Three areas historically known for their agricultural, natural, historical and cultural value, Għeriexem valley, the Ħawlija area in Mtaħleb and the Saqqajja area are under threat from stealthy encroachment and illegal works, an investigation conducted by The Shift has revealed.
In the road known as it-Telgħa tas-Saqqajja (Saqqajja hill), sources reported ongoing works without a permit involving the construction of a room and the depositing of soil on land without permission. Sources have sought anonymity due to fear of retaliation.
In a visit, The Shift snapped a picture of a lifter vehicle on site as well as visible piles of soil and debris yet to be leveled, as seen in this article’s featured photo. No relevant permits could be found for the site on the Planning Authority’s records except for old applications from 2005 and earlier.
When asked about the ramifications of cases such as the three flagged by this portal’s sources, Active Farmers’ Association (Għaqda Bdiewa Attivi, GħBA) president Malcolm Borg stated that “the worst is yet to come, you just wait and see,” going as far as to say that “there will be little agriculture in 15, 20 years’ time”.
“This is a very severe problem, there is an endless amount of cases in which this is happening,” Borg said, referring to how agricultural land is being lost at an alarming rate that is fueled especially by farmers facing evictions due to a Constitutional Court judgement from November of last year.
“The weakening of the agricultural sector and retiring of the farmers are opening up fields for these and other developments. This is deplorable and is caused by loopholes in policy, weak enforcement and this mentality that says: the land is mine and I can do whatever I want with it,” Borg added.
Meanwhile, in nearby Mtaħleb, a plot that was entirely natural garigue land that was meant to be protected, was recently buried in debris, likely in preparation for further leveling and deposition of soil in order to build an agricultural store on top of it, according to sources with relevant expertise.
The Shift’s investigation shed light on how different applicants have, for the past ten years at least, attempted to build an agricultural storeroom on the plot adjacent to Triq tal-Merħla, with the latest application attempting to overturn the Planning Authority’s repeated refusals.
Recently, sources flagged that the land was altered illegally once more, with people who frequent the area regularly pointing out that the conversion happened overnight without any legal permission. The Shift has also snapped a picture of this altered site, seen above in a before and after shot.
Across the street from this “field” lies yet another illegal development which also involves illegal reported trapping activities, a site which was altered in a similar way by depositing materials and soil on the site to essentially convert it into developed land.
Besides the damage caused to the natural, previously unspoilt, garigue, the contravenor in question, Rose Micallef, was also responsible for building an underground garage with an adjacent parapet and stairway, various passages made out of concrete and low walls made of rubble as well as erecting gates and new access points, all without a permit and on scheduled land.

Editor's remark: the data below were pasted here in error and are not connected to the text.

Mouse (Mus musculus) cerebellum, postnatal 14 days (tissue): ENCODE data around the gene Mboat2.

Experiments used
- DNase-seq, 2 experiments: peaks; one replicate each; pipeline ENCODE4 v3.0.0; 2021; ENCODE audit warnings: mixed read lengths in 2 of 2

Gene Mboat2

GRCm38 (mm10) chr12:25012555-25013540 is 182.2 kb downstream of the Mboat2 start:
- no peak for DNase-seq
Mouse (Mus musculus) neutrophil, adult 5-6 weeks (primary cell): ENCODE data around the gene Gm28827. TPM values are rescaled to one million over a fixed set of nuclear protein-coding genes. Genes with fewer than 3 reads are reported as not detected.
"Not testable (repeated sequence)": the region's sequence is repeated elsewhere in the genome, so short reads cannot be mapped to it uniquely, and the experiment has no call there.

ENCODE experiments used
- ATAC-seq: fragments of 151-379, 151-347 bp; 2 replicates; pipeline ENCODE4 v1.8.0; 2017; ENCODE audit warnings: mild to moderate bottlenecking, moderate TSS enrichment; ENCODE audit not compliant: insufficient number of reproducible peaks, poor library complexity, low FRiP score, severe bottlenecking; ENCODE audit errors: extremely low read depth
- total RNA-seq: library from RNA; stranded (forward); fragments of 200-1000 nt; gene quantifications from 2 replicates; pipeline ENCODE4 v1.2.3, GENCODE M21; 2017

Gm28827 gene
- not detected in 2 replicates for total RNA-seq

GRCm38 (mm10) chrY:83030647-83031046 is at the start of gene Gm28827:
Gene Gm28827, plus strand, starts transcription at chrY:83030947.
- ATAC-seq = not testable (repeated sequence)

In the picturesque Għeriexem valley, public outrage erupted last year when news reports pointed towards unsanctioned works which aimed to convert agricultural land into a horse-holding site. The application, which was objected to by the Malta Ramblers’ Association among others, is currently awaiting an application to sanction works that had already been conducted as well as formalise the applicant’s intent to build a horse-holding site (general area marked as site A).
The applicant, Keith Balzan Gera, assisted by architect and lawyer Robert Musumeci, had stated that the application would be formally withdrawn at its next sitting on 5 October at 1.30pm. While that site is yet to be determined, several zones in the same area beneath and around Għeriexem Bridge have seen fresh applications, along with a site visit by The Shift confirming surveyors on site for a particular plot in the area which has not yet seen a PA application (marked as site C).
Besides a raft of applications for pigeon lofts, corbelled huts (one of which is known as ‘girna’ in Maltese), stores, reservoirs and the sanctioning of leveling of soil or dumping of inert material, plans have also been submitted for the rebuilding of an abandoned farmhouse.
Musumeci was also involved in this application. The architect, who also moonlights as government consultant, filed an appeal against the enforcement notice against Micallef on behalf of the contravenor. The next siting for the appeal is scheduled on 7 October at 1.30pm.
How would the farmers’ association resolve this?
When asked about solutions, GħBA listed the following points:
- Close loopholes in the Rural Policy and Design Guidance which was being reviewed a year ago but which, for some reason, is not anymore.
- Monitor permits granted. We can’t emphasize this enough. Once a development for a rural development (tool room, etc.) is granted, inspectors should monitor this development along the years. At least a random sample of permits should be taken for monitoring. It doesn’t make sense that permission is granted and then a tool room can become a villa, a greenhouse can become a boat yard, etc.
- Increase fines. It is cheaper for a mechanic to use agricultural land illegally and pay the fine imposed by PA than renting a garage in some other place.
- Have a very clear policy that agricultural land is meant for agricultural purposes only.